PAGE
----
NBC Insiders Describe ‘Nightmare’ of Working with Donald Trump on ‘The Apprentice’

The Hollywood Reporter talked to multiple people who witnessed the reality show host’s baffling political ascent

The estimated $427.4 million Donald Trump earned from The Apprentice, Celebrity Apprentice, and related deals may represent his only financial success in recent decades, but Trump reportedly turned even that bonanza into a hellish experience for everyone around him.

The Hollywood Reporter spoke to several current and former employees of NBC and its parent company, NBCUniversal, about what it was like to be in the TV business with Trump for 14 seasons—and it seems life behind the camera was even more dismal than all those boardroom scenes.

According to the several THR sources, Trump was pondering a presidential run in 2011 and wouldn’t agree to another season unless NBCUniversal donated $500,000 to his Trump Foundation, which was forced to shut down in 2019 when a judge found Trump had misused the charity’s funds and fined him $2 million.

Trump also allegedly squeezed $10,000 out of NBCUni for the foundation in 2007 in order to get him appear before hundreds of advertisers at NBC’s upfronts. In that case, THR reports, “Some insiders assumed he pocketed the money.”

“It just shows his serial bad behavior,” says a former top executive. “‘I may be your employee and I’m supposed to go [to the upfront presentation] but I’m going to leverage you.’”

Initially, Trump was only supposed to play the boss for the first season of The Apprentice, which aired in 2004, but the show was such a hit that the network decided to keep him, much to the chagrin of staffers. “Trump was always a nightmare,” a network insider told THR. “He tried to get the showrunners fired every other day. One of them was in the hot seat at all times.” The show eventually burned through three of them.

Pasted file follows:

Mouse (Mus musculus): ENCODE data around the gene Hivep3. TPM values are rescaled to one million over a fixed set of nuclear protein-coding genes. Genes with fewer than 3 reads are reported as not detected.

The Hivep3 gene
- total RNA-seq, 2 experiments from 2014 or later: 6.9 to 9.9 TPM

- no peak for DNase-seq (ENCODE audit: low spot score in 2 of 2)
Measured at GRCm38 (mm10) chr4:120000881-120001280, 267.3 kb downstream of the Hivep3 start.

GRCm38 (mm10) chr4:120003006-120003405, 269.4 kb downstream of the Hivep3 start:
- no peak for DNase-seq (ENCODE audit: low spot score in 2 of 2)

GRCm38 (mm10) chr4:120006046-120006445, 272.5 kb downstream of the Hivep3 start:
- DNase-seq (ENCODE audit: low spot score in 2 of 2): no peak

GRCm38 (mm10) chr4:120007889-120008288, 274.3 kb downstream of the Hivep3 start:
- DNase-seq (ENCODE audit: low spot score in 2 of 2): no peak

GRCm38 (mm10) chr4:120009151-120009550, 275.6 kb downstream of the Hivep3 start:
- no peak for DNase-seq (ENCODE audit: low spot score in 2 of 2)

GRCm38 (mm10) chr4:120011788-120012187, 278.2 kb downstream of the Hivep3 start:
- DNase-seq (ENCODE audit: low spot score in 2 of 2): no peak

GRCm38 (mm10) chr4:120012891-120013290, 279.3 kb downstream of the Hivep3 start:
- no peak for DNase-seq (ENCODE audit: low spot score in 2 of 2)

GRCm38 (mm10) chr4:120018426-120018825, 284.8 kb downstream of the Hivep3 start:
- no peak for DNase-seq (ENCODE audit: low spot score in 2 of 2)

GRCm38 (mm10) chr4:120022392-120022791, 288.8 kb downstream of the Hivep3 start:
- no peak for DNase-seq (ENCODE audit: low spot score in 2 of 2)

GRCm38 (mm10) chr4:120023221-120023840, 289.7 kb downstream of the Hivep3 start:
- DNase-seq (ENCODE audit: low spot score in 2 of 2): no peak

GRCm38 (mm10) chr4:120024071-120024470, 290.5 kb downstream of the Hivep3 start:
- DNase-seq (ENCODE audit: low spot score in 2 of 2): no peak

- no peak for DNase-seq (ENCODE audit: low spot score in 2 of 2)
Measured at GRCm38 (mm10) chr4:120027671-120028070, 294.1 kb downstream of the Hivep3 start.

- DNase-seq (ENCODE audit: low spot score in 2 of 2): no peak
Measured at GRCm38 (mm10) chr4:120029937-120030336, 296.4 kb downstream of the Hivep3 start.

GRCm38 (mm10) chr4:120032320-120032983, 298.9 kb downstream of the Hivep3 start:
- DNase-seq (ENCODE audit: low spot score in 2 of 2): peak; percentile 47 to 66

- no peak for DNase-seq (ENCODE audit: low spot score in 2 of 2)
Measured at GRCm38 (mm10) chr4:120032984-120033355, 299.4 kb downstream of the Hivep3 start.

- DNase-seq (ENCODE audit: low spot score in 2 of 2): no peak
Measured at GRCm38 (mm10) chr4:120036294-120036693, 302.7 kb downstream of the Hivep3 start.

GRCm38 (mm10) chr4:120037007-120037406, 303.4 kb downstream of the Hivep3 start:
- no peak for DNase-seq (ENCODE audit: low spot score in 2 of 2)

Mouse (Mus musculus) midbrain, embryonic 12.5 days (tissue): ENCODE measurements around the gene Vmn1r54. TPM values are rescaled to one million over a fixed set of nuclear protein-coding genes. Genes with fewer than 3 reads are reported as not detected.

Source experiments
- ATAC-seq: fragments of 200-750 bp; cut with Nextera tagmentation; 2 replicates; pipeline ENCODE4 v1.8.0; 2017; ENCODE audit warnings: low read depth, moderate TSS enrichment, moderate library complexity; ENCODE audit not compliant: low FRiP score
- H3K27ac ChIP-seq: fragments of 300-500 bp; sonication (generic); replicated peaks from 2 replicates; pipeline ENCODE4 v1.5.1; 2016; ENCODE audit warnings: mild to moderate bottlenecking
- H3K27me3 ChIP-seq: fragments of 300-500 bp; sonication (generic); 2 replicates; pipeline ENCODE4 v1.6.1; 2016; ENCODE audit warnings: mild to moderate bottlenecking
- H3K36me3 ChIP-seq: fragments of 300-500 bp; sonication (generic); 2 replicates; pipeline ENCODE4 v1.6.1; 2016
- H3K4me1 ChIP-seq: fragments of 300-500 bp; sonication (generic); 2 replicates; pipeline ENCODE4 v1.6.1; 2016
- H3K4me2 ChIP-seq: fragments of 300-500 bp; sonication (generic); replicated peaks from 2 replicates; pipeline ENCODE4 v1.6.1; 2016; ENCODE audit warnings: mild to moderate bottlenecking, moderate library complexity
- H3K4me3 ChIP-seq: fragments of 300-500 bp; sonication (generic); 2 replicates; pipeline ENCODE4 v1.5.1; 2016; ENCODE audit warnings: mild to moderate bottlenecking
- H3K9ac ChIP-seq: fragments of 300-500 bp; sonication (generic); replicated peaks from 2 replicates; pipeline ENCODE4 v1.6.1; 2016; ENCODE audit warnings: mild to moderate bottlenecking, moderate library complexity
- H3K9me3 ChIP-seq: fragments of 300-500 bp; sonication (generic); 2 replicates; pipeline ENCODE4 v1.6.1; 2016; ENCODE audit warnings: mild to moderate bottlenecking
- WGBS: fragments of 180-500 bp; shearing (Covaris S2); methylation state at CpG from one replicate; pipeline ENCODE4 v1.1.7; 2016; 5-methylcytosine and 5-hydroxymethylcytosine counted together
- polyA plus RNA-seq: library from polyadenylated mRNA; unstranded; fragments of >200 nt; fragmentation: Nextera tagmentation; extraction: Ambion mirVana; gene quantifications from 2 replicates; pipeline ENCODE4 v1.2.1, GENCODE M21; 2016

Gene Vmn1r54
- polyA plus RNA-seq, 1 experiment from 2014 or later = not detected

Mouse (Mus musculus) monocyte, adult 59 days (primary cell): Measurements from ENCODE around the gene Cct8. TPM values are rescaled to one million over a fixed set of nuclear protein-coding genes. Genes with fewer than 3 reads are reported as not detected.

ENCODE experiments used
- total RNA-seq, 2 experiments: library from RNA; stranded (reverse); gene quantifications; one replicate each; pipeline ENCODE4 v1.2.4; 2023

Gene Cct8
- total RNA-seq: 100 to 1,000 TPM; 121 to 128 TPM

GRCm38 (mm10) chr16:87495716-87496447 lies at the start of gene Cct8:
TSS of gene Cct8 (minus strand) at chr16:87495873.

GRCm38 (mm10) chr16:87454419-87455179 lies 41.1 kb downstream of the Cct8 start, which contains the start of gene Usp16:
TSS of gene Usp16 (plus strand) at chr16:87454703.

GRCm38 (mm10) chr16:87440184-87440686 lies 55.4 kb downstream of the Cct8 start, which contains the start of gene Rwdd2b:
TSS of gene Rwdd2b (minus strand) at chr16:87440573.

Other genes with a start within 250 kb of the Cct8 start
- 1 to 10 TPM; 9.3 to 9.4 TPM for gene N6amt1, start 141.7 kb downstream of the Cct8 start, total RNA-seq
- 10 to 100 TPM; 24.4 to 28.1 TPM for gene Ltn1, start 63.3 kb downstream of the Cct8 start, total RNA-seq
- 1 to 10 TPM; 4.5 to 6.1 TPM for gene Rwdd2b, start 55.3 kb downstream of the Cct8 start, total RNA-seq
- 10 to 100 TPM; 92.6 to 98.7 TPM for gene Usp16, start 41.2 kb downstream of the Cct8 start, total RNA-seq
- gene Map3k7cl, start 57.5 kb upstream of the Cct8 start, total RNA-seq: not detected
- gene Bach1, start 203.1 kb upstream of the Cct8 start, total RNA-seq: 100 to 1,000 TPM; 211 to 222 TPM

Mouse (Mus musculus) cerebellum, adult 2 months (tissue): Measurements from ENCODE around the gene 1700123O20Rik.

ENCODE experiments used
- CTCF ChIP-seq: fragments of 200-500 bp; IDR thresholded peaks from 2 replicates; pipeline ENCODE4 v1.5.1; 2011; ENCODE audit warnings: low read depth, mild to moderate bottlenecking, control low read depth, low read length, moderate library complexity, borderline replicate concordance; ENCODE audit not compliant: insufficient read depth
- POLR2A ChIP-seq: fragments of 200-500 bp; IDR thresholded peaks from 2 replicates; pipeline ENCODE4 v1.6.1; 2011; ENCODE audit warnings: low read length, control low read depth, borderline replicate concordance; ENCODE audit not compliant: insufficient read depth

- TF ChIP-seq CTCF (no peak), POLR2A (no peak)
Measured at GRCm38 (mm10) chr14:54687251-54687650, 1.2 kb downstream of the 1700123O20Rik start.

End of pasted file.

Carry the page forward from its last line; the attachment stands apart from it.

In the report, a former network honcho recalls, “We had to build all kinds of systems with producers to make sure the show stayed on the rail… He was the perfect character: unfiltered stream of consciousness, crazy, well-edited to appear cohesive.”

Though the series often did well in the ratings, Trump didn’t appear to understand why viewers were tuning in. “He was obsessed with making boardroom scenes longer,” another source claims. “He wanted that to be 80 to 90 percent of the show. It should just be the boardroom and not the task. He wanted more face time and more of himself on TV.”

Though network bosses reportedly tried to tell Trump that his ideas were no good, he wasn’t a fan of the advice. One of them tells THR, “The tasks were sponsored by Fortune 500 companies. Those sponsors paid a lot of money and he made a lot of that money. [But] it was one of those irrational requests. ‘I don’t care. There needs to be more about the boardroom. Everyone tells me the boardroom is the best part.’ Firing was the highest rated part of the show. He’d hold onto that, thinking you could re-create that for 40 minutes.”

Trump’s brainstorms only got worse. “He’d suggest people—whoever was in the news he’d ask to put on,” another source claims. “He’d look at headlines and sometimes they were terrible ideas. He wanted [disgraced New York governor] Eliot Spitzer on, and then he wanted the [escort] Spitzer was sleeping with—Ashley Dupree. It was preposterous and we all told him it was crazy. But he would push for it.”

One NBC insider tells THR that Trump’s 2015 run for president was only supposed to be an opportunity for face time in advance of another season of Celebrity Apprentice. “He said he was announcing a bid in June and [he’d] be out of the race by September and start shooting [Celebrity Apprentice] in January,” says the source. “He never expected to get any traction. He was doing it to boost his own brand.”

However, when Trump grabbed headlines by calling Mexican immigrants rapists at his June 15 launch event, show employees began pushing NBC to ditch him. Paul Telegdy, then head of the network’s reality TV division, assured staffers that the presidential ugliness would soon be over.

On June 29, it was left to Telegdy to tell Trump that NBCUniversal was cutting him loose, which did not go well. “[Trump] couldn’t believe it,” says a former NBC insider. “He thought it was a mistake, and was belligerent and said it was a terrible decision and didn’t understand why.”

Another NBCUni source says Trump felt the presidency would be the ultimate ratings booster: “He didn’t see why he couldn’t do the show from the Oval Office.”

Publicly, the network announced it was dumping Trump over “continued derogatory statements.” NBCUniversal and the White House both declined THR’s requests for comment.

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